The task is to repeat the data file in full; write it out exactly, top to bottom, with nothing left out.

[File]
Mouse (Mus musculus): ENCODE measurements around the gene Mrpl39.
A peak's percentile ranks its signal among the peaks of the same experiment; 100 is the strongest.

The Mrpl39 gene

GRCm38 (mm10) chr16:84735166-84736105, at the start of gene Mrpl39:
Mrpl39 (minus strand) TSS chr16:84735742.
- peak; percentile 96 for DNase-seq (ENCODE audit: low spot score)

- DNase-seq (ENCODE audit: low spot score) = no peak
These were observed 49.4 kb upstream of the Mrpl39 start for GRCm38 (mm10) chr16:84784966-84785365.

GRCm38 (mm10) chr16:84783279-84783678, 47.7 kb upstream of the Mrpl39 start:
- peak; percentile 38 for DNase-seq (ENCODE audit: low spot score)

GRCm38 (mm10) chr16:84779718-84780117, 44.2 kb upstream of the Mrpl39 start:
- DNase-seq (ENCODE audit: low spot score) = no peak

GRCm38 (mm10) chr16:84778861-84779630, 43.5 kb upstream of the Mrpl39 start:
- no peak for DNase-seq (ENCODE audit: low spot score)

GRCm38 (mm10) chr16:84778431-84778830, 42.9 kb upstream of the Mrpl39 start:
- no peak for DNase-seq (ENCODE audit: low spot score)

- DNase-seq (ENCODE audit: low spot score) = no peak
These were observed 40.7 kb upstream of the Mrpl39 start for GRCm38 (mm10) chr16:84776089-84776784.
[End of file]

Mouse (Mus musculus): ENCODE measurements around the gene Mrpl39.
A peak's percentile ranks its signal among the peaks of the same experiment; 100 is the strongest.

The Mrpl39 gene

GRCm38 (mm10) chr16:84735166-84736105, at the start of gene Mrpl39:
Mrpl39 (minus strand) TSS chr16:84735742.
- peak; percentile 96 for DNase-seq (ENCODE audit: low spot score)

- DNase-seq (ENCODE audit: low spot score) = no peak
These were observed 49.4 kb upstream of the Mrpl39 start for GRCm38 (mm10) chr16:84784966-84785365.

GRCm38 (mm10) chr16:84783279-84783678, 47.7 kb upstream of the Mrpl39 start:
- peak; percentile 38 for DNase-seq (ENCODE audit: low spot score)

GRCm38 (mm10) chr16:84779718-84780117, 44.2 kb upstream of the Mrpl39 start:
- DNase-seq (ENCODE audit: low spot score) = no peak

GRCm38 (mm10) chr16:84778861-84779630, 43.5 kb upstream of the Mrpl39 start:
- no peak for DNase-seq (ENCODE audit: low spot score)

GRCm38 (mm10) chr16:84778431-84778830, 42.9 kb upstream of the Mrpl39 start:
- no peak for DNase-seq (ENCODE audit: low spot score)

- DNase-seq (ENCODE audit: low spot score) = no peak
These were observed 40.7 kb upstream of the Mrpl39 start for GRCm38 (mm10) chr16:84776089-84776784.